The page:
I've been learning a bit more about dough management and handling from making bread so I've decided to take a bit of a break from making pizza. I'm going back to the basics. The foundation of pizza....bread. If I can learned how to make great bread, can that ultimately help me make great pizza. Would having a better understanding of bread dough or dough in general help me make a better pizza? Sure - why not?
I'm already making good tartine bread, but one of my goals is to be able to make a great tartine-esque loaf but use an entirely different dough techniques/regimen, yeast, fermentation times, etc. So why the heck would I want to do that? If I can make good bread with Chad's techniques and methods, why change a good thing? Well for starters, I really just want to know that I can do it and secondly it makes me more flexible. Helps improve my understanding of the different variables involved in making bread and pizza dough.
For me, bread and pizza are very similar. Afterall my ideal pizza crust is crusty, soft and airy in the middle like french bread. So by experimenting with bread, I should be able to ultimately make a better pizza crust.
One of the first challenges in bringing bread and pizza dough together is to make a good loaf but use my normal pizza dough regimen. For that, I settled on a 12h fermentation time at room temps. This 12 hour block fits my schedule well. I can make dough early in the morning and bake when I get home from work.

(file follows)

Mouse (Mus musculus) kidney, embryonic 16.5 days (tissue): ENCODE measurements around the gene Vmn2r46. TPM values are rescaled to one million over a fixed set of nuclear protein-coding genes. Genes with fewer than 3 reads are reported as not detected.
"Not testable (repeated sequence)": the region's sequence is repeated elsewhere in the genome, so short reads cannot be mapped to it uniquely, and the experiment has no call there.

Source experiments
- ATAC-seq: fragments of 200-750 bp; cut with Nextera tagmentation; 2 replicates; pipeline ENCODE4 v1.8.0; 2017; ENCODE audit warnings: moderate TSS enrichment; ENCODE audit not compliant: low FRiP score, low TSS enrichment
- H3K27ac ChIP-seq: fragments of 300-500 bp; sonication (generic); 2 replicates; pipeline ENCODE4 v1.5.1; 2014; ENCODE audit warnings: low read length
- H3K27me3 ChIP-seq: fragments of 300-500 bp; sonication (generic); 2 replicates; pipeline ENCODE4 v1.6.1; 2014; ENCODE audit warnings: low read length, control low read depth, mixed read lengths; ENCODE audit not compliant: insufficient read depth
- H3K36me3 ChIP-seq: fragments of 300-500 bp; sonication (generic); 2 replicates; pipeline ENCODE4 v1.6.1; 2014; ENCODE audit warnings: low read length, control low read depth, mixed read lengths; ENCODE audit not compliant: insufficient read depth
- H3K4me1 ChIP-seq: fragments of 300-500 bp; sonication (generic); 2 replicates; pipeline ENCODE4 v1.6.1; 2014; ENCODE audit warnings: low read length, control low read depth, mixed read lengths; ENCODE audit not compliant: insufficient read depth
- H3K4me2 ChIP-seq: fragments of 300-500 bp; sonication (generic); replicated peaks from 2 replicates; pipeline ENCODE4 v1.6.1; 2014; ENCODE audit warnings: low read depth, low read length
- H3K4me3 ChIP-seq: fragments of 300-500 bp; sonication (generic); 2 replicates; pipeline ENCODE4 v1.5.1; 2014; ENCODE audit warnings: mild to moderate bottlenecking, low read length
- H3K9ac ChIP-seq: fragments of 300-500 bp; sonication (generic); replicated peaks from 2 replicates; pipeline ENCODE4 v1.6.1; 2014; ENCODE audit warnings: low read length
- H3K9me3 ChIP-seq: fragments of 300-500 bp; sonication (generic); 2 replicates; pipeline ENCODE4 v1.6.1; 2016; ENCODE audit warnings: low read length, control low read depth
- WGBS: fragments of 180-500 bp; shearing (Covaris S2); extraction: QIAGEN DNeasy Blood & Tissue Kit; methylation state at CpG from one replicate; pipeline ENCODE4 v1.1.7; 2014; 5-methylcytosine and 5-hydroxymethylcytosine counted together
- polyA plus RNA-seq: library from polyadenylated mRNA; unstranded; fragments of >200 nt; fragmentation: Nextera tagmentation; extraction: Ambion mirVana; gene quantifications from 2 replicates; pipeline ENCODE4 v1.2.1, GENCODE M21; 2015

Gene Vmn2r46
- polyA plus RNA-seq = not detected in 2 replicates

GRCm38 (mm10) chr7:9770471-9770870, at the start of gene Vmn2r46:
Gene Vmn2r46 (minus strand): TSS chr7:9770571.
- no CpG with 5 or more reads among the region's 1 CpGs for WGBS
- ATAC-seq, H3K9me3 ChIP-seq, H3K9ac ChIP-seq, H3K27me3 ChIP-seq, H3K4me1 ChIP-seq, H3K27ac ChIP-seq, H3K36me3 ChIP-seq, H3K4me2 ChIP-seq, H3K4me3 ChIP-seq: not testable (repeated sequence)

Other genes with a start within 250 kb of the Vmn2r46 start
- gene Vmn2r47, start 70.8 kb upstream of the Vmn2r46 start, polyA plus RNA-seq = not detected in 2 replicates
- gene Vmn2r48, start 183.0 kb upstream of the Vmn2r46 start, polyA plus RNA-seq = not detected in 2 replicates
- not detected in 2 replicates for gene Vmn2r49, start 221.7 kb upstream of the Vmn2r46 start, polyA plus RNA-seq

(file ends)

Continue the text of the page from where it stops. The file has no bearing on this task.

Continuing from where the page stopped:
After making several successful loaves using IDY and a 12h fermentation window, I decided to take it a step further and make the bread with just kneading and folding dough for strength and omitting Chad's turns entirely. For anyone interested, you can read about some of my previous bread making efforts in this thread starting with reply #18.http://www.pizzamaking.com/forum/index.php/topic,12140.0.html
I made 2 bread boules today but used my normal pizza dough formulas and pizza dough making routine.
100% HG flour
100% caputo 00 pizzeria flour
I made 2 different size boules (HG ~600gm, 00 ~400gm) b/c I wanted to bake them together and I had 2 different size metal bowls that I use to cover in the bread in the first 20m of the bake. Basically I wanted to make the boule relative to the size of the covers so that they would both have a similar concentration of steam trapped inside. I wanted to keep as many of the variables as similar as possible. Same fermentation time, baked at the same time, same temp, etc.
Method for both boules: mixed all ingredient together and allowed for an autolyse period (30m for HG 45m for 00) followed by a short period of hand kneading (2 min for the HG, ~5min for the 00). The goal was to develop a similar amount of gluten in the 2 doughs prior to bulk rising.
Here is the dough after 8 hours rise at room temps. Very little rise but the dough did relax into the containers. Both came out very soft and supple. The 00 dough was a bit more slack and required a bit more folding to get similar strength into the dough as the HG dough.
As an aside, I don't have any round bannetons, so I tried a paper towel in a bowl and it worked just fine.